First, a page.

A new report has revealed that WordPress websites are being hacked to show fake Cloudflare Distributed Denial of Service (DDoS) protection pages to users. The fake alert pages are designed to distribute malware that insidiously installs the password-stealing Trojan known as RaccoonStealer and the NetSupport RAT.

DDoS protection screens are a common occurrence online and are designed to protect sites from botnets that ping them with false requests, with the aim of overwhelming their systems with ghost traffic.

Users often view these ‘welcome screens’ as a short-term and unavoidable annoyance that helps keep their favoured online resources safe from malicious operators. Unfortunately, the familiar face of alert screens serves as an ideal opportunity for malware campaigners to exploit users.

Malware via bogus Cloudflare prompts

A recent report by researchers at Sucuri showed that threat operators are now hacking WordPress sites with poor protection levels to add a hidden JavaScript payload that can show a bogus Cloudflare protection DDoS display screen.

The screen requests that site visitors click on a button to clear the DDoS protection screen. Unfortunately, clicking this button automatically downloads a security installation file to the device that impersonates the tool needed to bypass the screen.

The target users are then told to open up the file, which they claim is an application named DDOS GUARD, and enter a verification code.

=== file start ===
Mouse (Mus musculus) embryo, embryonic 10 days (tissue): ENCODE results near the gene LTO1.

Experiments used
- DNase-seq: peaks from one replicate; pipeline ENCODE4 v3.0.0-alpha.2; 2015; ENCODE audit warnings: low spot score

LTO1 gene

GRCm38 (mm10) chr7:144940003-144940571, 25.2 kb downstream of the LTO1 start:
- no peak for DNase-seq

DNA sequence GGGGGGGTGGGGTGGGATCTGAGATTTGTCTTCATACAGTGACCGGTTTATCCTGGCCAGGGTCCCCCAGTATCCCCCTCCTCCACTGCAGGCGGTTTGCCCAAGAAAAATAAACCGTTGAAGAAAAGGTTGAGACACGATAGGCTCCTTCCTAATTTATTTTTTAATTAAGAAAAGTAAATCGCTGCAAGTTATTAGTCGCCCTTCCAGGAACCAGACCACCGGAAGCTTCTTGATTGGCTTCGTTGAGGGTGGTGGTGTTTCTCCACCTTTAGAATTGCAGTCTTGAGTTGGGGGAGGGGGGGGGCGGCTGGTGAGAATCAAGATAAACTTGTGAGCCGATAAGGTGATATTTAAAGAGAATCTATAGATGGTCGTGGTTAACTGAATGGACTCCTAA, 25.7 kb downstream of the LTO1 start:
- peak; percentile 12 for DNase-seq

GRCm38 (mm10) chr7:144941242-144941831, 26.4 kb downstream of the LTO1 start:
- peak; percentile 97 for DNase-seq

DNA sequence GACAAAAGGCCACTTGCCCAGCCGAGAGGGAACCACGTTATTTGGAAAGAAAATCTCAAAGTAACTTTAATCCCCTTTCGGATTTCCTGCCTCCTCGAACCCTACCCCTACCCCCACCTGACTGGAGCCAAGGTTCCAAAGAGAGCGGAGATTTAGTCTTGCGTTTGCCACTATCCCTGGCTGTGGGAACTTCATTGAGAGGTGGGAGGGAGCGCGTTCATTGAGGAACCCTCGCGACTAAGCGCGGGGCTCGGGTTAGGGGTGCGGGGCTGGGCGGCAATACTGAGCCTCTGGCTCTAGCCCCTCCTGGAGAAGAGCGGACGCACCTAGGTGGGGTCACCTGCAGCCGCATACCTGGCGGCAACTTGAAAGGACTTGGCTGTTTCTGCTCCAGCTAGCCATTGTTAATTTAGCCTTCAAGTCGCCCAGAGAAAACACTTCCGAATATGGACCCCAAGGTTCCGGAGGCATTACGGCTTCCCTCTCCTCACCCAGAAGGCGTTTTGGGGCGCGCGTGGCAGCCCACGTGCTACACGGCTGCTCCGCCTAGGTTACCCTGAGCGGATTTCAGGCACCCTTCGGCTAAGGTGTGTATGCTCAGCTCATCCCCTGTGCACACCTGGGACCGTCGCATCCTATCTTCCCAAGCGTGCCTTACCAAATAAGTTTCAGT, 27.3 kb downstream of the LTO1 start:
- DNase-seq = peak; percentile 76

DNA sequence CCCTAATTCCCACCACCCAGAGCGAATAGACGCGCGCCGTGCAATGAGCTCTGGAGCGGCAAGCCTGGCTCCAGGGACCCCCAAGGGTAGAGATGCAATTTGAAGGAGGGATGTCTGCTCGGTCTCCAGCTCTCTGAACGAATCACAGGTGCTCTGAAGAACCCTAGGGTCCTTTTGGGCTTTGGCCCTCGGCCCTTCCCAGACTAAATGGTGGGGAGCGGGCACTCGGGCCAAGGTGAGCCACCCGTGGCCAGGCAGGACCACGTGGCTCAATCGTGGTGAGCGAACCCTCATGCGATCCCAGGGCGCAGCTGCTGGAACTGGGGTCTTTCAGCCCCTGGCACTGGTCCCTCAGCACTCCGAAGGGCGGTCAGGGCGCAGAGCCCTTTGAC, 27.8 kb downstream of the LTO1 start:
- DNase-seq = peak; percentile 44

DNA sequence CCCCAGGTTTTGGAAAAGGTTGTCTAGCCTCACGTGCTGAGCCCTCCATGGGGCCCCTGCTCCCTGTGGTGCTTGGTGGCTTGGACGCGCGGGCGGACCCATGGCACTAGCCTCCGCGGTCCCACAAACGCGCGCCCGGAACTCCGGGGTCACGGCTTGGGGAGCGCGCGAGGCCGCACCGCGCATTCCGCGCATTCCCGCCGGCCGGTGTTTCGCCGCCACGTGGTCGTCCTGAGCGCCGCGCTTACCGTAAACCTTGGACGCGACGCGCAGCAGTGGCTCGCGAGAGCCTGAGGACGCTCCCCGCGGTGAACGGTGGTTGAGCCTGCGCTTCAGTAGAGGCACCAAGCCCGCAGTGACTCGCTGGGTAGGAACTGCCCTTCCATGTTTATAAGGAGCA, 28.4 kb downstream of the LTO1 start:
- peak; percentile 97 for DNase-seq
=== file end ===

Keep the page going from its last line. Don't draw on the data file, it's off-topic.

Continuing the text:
When the user opens the file entitled security_install.exe, it is, in reality, a Windows shortcut that can run a PowerShell command from a debug.txt file.

As a result, a chain of scripts run, displaying the fake DDoS code required to view the site, while installing the NetSupport remote access Trojan (RAT). This is a common tool used widely in many modern malicious campaigns. Additionally, the malicious scripts will also download the password-stealing Trojan, Raccoon Stealer, and then launch it on the user’s computer.

After a hiatus, Raccoon Stealer returned in June 2022, when its creators released an updated version (2nd edition) and made it readily available to cybercriminals, who could access it via a subscription model.

The Raccoon 2.0 Trojan targets passwords, auto-fill data, cookies, and credit cards that have been saved on web browsers, and a wide selection of cryptocurrency wallets. The Trojan is also capable of executing file exfiltration and capturing screenshots of a target’s desktop.

How can user protect their WordPress sites against attack?

According to experts at Sucuri, administrators must check any theme files of the WordPress sites they manage, as this is a prevalent infection point for the campaign. Additionally, admins are advised to use a file integrity monitoring system to identify and isolate JS injections as they occur to prevent sites from becoming a Remote Access Trojan distribution point.

Online users can also protect themselves from these threats by activating strict settings for script-blocking on the internet browser they employ. Finally, admins should remember that downloading security install files is never part of an authentic anti-DDoS procedure. If a file is downloaded in error, users should never unpack the contents of the file or set it to run.